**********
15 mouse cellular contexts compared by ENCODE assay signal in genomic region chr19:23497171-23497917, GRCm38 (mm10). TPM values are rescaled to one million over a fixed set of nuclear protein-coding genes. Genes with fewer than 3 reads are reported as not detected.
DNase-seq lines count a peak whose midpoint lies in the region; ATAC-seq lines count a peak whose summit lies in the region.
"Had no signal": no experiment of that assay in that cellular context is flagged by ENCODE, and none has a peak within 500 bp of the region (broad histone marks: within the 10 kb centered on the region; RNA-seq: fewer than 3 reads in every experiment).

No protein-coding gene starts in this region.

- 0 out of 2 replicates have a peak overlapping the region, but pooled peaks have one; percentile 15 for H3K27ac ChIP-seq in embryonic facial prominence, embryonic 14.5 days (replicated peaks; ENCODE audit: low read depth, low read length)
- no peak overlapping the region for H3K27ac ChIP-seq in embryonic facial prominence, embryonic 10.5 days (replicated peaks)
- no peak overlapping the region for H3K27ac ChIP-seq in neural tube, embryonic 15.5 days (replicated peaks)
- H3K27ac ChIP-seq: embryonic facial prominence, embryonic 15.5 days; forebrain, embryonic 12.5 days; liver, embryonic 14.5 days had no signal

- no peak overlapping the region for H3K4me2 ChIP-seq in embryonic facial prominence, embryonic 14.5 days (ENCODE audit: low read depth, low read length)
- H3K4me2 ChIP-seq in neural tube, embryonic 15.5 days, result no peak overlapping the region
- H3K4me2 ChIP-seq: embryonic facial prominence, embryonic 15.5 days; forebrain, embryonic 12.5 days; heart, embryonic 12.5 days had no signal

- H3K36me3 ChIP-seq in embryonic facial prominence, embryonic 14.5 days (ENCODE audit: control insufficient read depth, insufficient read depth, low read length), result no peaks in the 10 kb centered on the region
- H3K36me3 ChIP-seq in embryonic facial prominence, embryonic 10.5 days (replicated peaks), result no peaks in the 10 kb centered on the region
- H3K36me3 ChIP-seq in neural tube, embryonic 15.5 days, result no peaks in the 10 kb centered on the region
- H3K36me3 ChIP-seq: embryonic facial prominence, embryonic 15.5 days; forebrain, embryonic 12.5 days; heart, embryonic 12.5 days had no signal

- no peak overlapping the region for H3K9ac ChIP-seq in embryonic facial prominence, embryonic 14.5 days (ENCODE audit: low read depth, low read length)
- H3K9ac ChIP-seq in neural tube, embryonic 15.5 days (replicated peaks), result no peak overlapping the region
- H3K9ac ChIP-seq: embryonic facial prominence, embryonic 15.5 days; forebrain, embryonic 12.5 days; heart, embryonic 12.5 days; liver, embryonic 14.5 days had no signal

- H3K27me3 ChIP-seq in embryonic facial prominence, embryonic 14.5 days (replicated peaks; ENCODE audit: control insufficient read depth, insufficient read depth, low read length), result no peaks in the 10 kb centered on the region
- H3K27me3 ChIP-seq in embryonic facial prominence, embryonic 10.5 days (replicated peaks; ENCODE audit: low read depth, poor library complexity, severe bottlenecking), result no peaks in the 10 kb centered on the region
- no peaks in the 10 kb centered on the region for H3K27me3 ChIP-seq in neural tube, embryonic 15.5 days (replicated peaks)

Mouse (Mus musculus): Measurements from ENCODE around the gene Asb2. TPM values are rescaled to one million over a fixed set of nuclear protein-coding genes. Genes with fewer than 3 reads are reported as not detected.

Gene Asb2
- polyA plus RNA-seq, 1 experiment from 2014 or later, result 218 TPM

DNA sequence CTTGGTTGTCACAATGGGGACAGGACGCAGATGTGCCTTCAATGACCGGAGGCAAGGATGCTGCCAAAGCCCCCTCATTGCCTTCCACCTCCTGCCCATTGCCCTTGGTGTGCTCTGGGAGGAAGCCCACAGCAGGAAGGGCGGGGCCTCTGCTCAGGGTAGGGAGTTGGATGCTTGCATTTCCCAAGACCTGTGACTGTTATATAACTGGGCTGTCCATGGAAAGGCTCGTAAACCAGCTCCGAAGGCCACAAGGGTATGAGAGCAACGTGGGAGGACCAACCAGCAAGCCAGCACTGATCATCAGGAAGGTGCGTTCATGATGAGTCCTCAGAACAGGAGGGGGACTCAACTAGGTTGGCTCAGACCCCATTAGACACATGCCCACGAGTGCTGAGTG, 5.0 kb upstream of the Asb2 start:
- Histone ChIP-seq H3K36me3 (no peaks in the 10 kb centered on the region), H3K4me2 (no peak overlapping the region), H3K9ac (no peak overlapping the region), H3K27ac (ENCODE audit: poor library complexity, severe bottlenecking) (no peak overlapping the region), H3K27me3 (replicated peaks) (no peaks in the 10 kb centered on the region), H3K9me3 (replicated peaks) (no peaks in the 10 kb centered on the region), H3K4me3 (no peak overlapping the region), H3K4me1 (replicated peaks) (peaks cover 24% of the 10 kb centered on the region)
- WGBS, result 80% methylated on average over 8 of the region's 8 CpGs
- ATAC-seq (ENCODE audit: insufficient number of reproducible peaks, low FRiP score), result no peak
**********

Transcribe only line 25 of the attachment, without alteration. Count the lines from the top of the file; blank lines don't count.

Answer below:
DNA sequence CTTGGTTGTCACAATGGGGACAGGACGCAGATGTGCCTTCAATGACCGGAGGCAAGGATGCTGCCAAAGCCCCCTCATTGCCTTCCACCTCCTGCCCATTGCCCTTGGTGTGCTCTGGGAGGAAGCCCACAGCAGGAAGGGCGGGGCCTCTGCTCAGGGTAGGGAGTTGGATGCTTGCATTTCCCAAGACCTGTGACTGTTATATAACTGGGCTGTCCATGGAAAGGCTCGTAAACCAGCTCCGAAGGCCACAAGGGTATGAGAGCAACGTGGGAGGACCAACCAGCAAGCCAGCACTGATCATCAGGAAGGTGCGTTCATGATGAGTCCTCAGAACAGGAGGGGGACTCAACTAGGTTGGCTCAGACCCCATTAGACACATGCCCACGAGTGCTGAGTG, 5.0 kb upstream of the Asb2 start: